Hugo Viana always was ahead of his time. Often, over the course of a career which has now brought him to a fourth country to ply his trade, that has been as much a curse as a blessing.
Given his status in the game, he represents the sort of trophy signing who, in the past, looked to the leagues of the Middle East for their retirement plan. But at 30?
Fabio Cannavaro was five years older when he joined the same club to wind down his sparkling career. Phillip Cocu was 36 when he ended up at Al Jazira for the final act of his career and a last big pay day.
So is Viana's arrival the search for a premature pension? Or a sign of the increasing standards in the UAE's professional league? He suggests the latter.
"I'm prepared for this and I knew what it was like before I signed," said Ahli's new No 45.
"This league is not an easy league, like everyone says. Of course, it is different to Europe, but it is still a big league with big names and very good players."
Viana's career has been in fast-forward from the start. Rarely has he stopped to smell the roses.
He was the Young European Player of the Year, in 2002, when Newcastle United signed him; it seemed like a coup for the English club.
The Premier League team lavished £8.5 million (Dh48.3m) on a 19-year-old with one year's experience of first-team football, with Sporting Lisbon.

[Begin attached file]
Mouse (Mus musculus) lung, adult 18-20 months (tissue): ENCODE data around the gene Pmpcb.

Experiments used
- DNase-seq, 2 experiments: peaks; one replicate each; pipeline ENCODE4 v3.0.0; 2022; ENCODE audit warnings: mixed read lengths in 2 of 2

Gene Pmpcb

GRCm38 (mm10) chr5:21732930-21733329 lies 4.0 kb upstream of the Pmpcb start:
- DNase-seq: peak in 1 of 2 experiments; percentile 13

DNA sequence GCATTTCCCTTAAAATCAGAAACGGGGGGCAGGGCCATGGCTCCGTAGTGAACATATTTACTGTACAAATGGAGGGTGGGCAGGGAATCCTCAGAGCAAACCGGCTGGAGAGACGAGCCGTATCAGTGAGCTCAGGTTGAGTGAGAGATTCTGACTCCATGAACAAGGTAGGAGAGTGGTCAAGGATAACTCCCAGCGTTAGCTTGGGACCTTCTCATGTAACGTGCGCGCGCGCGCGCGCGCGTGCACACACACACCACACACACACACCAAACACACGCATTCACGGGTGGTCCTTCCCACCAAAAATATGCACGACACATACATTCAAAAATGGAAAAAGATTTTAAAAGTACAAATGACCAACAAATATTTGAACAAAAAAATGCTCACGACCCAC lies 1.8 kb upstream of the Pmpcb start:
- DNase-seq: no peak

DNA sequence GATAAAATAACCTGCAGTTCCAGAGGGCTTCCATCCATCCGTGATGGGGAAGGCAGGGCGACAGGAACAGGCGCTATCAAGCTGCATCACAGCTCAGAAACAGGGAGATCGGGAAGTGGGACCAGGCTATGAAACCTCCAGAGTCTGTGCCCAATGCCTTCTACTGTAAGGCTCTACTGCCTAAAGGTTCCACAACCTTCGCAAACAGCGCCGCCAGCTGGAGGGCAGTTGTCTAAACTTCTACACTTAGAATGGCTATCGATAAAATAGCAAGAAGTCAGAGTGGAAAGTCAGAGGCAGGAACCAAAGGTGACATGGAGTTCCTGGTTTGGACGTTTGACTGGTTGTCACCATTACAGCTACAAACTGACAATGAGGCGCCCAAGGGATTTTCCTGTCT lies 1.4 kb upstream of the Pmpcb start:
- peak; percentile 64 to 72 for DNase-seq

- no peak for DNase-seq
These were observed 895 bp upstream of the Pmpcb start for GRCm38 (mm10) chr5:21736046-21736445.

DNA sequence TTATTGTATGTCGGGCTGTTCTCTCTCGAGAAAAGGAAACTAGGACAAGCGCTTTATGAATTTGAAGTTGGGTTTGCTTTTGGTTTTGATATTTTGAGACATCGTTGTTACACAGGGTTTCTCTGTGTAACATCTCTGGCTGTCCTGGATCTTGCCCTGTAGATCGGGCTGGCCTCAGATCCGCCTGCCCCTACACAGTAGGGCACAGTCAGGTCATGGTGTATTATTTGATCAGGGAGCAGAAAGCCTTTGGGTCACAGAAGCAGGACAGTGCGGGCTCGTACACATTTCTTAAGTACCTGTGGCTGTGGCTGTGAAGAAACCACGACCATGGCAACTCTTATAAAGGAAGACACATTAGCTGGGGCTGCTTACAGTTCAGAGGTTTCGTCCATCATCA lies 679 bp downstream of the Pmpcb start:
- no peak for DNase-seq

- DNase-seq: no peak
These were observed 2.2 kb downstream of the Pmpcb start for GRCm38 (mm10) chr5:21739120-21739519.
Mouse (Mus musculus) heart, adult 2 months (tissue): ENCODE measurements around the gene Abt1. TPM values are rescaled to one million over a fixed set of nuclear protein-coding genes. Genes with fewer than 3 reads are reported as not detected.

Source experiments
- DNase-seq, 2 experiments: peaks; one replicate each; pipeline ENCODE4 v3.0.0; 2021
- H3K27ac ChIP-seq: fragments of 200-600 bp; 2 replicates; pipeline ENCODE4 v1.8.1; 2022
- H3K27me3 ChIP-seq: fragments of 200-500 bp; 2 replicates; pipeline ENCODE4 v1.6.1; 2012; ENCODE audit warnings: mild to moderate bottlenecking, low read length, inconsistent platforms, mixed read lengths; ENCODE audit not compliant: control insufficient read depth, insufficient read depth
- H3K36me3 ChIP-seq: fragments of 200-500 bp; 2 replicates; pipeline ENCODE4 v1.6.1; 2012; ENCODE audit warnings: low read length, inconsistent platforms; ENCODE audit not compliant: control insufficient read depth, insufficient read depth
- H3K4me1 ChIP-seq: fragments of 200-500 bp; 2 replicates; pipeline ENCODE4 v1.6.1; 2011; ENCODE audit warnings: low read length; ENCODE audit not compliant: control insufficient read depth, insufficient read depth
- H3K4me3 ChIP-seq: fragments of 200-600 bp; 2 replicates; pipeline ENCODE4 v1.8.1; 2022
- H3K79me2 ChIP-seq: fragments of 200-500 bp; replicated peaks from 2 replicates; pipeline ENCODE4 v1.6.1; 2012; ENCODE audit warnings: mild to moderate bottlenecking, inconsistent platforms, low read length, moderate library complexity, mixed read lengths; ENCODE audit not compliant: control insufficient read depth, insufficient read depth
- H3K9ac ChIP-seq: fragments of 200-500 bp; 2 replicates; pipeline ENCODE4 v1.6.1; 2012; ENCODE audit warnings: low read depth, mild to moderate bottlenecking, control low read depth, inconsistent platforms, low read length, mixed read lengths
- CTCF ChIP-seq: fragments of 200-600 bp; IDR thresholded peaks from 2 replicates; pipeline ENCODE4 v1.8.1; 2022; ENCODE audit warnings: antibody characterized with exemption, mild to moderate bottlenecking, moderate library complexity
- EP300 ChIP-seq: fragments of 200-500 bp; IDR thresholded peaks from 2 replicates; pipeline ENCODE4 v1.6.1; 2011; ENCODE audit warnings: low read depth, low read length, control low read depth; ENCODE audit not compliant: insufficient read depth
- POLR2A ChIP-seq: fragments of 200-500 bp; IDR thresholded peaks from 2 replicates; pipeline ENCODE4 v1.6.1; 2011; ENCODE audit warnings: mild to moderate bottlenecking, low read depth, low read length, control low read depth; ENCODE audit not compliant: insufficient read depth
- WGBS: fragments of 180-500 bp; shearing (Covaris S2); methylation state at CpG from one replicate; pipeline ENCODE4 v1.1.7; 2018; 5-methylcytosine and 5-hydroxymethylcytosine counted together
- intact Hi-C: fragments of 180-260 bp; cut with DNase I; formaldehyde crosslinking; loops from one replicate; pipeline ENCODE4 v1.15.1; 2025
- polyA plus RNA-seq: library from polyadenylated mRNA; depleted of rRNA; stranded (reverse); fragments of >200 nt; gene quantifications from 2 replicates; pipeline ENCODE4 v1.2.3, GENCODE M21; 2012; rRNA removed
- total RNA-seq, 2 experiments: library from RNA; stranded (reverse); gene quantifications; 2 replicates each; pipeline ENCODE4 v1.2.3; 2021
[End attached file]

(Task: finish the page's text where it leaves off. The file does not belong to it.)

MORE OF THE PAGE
In a week when Gareth Bale seems set to move for 10 times that figure, it might not seem like much. Back then, it was a significant sum, a record fee for a teenager.
But it was a move too soon. He spent two seasons mostly bench-bound, and after his family failed to settle – despite his love for the club – off he went.
He flitted around clubs in Spain and Portugal, and the four-season spell at Braga, in his homeland, before he made the switch to the UAE, was the longest stay he has had anywhere.
It probably is no coincidence the time spent with his previous employers was also the most productive of his career, bringing with it a Europa League final and a Portuguese Cup winners medal.
"It was the club I had stayed with for the most time in my career," he said.
"I spent four years at Braga, I had some offers to leave in that time but I felt so good there. After four years, I thought it was the perfect time to leave."
His form at Braga even prompted a shock recall, five years after he last played international football, to the Portugal squad for last year's European Championship in Ukraine and Poland.
After moving to the UAE, he does not expect history to repeat itself.
When asked if he could play in Brazil 2014, he said: "I don't think I can. It is difficult to make the national team if you are playing in Dubai. I will work for the club and I won't be thinking about the national team."
His first official assignment in Ahli's new kit is likely to be a feisty one. The Super Cup against Al Ain on Saturday pits his new coach, Cosmin Olaroiu, against the manager's former side and the Romanian is likely to face a fiery reception.
However, Olaroiu is likely to have full support from his new charges, judging by the assessment made this week by Grafite, the Ahli captain. The Brazilian striker said of his new manager: "He cares about the life of the players and this is important for us, to feel confidence from the coach."
Now Viana, who arrived a month and a half ago during the height of Dubai summer, is eager to get going. "We have prepared well for this game and for the league season, and we are now excited to get started," he said.
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